Friday, June 11, 2010

We're discoverers who have only a vague idea of the direction we're heading in - Restless writers

Of which I am one, sitting in a library, dithering, restlessly thinking about restlessness, not an activity that leads to repose or, I fear, clear thinking.

That title is from the very end of Roberto Arlt’s Seven Madmen (1929), a novel that is as jittery as they come.  No one in the novel can sit still, although they can be drugged or stunned or clubbed on the head.  Everyone is full of schemes – inventions, secret societies, plans to conquer Argentina with brothels and poison gas (the brothels will finance the poison gas), the usual.  Everyone is more or less nuts, as the title warns, but insanity is insufficient.  Everyone is restless, including, most importantly, the author, who flits about, unwilling to stitch all of his pieces together.

So many of the early proto- or pre-Modernists are preternaturally restless.  I mean something other than energetic.  Honoré de Balzac or Anthony Trollope obviously had reserves of energy that stagger me, but they could plant themselves at their desks and write.  Charles Baudelaire wrote plenty, really, but his restlessness is part of his art.  He must have sat still often enough, but the rest of the time, he’s out in Paris, wandering about, with no purpose other than being there.

The protagonist of Arlt’s Mad Toy (1926) names two personal heroes, the men he wants to be when he grows up: Charles Baudelaire and Rocambole, a fictional bandit and adventurer.  Isidore Ducasse emulated Baudelaire, and in Maldoror (1869) also invokes Rocambole, as a sort of heroic evil-doer.  Arlt can’t have known Ducasse, can he?  Ah, who cares.

I suspect that part of what we find modern in characters like Don Quixote, or Hamlet, or Moll Flanders, is their restlessness, their dissatisfaction with the world as it is, and their psychological need for change.  I wonder how to link the idea to Modernism, though.  It was Dante, after all, in the 14th century, who sent Odysseus off on one final adventure.  Perhaps the difference in the 19th century is the pace of change, the certainty that the world is shifting out from under our feet.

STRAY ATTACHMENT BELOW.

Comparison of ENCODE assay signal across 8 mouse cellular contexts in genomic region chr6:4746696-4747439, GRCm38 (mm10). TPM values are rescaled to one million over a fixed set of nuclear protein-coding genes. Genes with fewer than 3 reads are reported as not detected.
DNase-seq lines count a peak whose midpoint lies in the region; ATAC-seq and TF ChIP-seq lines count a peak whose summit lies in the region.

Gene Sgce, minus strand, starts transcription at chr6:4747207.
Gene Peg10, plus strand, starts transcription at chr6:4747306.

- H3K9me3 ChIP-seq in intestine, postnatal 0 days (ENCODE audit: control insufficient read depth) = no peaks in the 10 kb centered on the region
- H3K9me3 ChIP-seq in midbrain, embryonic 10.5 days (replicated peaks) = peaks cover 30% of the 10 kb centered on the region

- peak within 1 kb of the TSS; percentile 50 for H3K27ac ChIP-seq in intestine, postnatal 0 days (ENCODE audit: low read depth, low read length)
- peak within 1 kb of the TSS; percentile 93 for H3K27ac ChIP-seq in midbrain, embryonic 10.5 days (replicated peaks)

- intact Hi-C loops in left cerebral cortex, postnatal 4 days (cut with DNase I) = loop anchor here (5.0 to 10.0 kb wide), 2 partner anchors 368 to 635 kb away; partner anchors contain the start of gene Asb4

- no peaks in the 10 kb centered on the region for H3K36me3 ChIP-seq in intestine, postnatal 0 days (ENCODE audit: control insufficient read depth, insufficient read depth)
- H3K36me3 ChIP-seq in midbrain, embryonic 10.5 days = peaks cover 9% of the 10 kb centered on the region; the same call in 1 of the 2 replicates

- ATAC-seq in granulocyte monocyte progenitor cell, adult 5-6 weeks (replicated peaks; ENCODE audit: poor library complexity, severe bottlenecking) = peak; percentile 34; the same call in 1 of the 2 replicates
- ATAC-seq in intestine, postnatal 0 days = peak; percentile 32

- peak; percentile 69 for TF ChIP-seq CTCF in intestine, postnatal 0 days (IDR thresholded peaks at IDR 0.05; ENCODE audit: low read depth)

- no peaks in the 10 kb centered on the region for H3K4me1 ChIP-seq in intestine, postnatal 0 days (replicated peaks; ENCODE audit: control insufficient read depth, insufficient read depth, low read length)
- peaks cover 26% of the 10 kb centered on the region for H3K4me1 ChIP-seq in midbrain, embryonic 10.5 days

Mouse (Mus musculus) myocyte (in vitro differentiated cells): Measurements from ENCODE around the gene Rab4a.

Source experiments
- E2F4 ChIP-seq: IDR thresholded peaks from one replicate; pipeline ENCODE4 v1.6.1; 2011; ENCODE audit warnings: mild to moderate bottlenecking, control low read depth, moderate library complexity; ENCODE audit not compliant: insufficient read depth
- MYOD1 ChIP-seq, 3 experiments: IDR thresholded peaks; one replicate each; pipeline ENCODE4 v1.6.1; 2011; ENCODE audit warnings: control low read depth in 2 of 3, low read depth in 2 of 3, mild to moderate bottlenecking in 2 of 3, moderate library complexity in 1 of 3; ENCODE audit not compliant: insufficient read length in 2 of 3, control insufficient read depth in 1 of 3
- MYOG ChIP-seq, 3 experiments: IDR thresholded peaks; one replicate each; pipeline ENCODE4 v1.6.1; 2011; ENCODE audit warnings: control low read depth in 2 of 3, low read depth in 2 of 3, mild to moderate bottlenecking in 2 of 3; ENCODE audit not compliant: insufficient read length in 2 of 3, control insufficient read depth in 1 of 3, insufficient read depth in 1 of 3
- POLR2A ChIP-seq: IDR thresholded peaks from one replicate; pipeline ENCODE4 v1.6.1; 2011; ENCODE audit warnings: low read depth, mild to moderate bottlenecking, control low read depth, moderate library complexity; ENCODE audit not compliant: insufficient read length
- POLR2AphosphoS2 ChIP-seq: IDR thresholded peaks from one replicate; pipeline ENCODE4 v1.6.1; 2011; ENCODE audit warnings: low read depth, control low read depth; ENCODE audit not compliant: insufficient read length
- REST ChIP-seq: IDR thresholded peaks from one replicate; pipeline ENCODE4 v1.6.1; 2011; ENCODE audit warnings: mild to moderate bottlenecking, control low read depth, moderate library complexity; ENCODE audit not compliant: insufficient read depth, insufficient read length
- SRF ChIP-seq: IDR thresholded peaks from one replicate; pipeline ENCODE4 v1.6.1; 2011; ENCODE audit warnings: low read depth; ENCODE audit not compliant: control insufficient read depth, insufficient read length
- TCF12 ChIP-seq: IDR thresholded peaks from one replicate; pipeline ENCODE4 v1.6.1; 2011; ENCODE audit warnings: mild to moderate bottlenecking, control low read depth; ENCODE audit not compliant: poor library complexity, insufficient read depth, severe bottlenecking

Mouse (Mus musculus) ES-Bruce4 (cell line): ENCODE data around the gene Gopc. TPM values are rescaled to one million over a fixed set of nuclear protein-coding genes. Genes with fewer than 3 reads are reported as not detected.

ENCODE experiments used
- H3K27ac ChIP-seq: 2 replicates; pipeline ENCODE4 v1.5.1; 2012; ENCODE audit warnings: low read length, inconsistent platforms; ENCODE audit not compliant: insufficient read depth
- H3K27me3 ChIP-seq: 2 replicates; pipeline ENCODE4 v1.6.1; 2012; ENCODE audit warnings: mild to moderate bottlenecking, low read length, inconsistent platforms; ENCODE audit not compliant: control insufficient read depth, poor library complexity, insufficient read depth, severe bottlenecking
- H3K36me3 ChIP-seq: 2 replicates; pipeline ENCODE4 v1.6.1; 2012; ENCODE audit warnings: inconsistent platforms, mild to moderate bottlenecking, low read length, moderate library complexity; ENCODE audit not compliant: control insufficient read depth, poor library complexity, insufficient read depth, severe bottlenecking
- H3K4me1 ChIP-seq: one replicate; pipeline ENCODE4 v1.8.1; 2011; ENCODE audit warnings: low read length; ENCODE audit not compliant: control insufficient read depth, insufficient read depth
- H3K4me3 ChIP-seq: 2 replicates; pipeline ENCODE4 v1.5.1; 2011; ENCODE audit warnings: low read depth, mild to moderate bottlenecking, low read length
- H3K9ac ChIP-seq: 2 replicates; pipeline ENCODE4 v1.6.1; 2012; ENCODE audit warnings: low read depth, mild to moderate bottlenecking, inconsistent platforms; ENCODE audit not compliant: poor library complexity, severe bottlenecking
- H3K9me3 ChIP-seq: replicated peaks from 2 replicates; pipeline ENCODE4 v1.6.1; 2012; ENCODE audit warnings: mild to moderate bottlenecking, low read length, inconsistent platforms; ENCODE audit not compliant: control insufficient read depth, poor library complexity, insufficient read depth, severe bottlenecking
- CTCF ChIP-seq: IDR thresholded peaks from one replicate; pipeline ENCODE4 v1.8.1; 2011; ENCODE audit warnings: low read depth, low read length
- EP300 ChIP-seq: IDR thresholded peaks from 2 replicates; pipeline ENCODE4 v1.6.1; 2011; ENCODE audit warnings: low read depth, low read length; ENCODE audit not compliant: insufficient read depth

Arlt is a real Buenos Aires writer, just as Baudelaire and Ducasse were Paris writers. Not that urbanism explains everything.  Who was more of a city writer than Charles Dickens, and who was more energetic?  But his novels generally end with the promise of rest, a new steady state.

All I have done here is wander into Pascal’s insight that “all the unhappiness of men arises from one single fact, that they cannot stay quietly in their own chamber.”*  Pascal got that right.  And now, somehow, I was quiet enough, and still enough, to have written something, and will restlessly move on.  For the next few weeks, healthful and pure books, exclusively.

* p. 48, Modern Library edition, 1941, trans. W. F. Trotter.


  1. "For the next few weeks, healthful and pure books, exclusively."

    Now, this I have to see. [g]

  2. I just finished this last night myself, Amateur Reader, and am trying to put my restless thoughts together enough for a post of my own. Am curious, though, whether you preferred Arlt's Seven Madmen or Mad Toy and whether you saw any Dostoevsky damage in Arlt? For now, all I'll say is that I loved those crackpot speeches here...

  3. Fred - yes, easier said than done. I just started reading another unhealthy and impure novel, French, of course.

    Next week's posts, though, will be healthy and edifying.

    Now, Mad Toy versus Seven Madmen. I don't really know. I guess I preferred the relative coherence or focus of Mad Toy, but the greater variety of Seven Madmen has its own virtues - the vision of Christ in the asylum, for example, or the footnotes.

    I thought about mentioning Dostoevsky, since Seven Madmen has so many structural similarities to Karamazov. But I haven't read the key Dostoevsky novel, The Devils or whatvever it's being called now, so I let that go.

  4. _Devils_, _Demons_, _The Possessed_

    Take your pick.

  5. Great essay! And you hit me me where I live. I seem to have the attention of a parakeet these days.

  6. The Seven Madmen floored me when I read it. The Astrologist's plot is delicious.

    Recently, I read some ingenious crime short-stories by Arlt, one with a vindictive pet monkey that would have made Poe proud.

  7. English could use more Arlt. Crime stories about monkeys, yes, more please.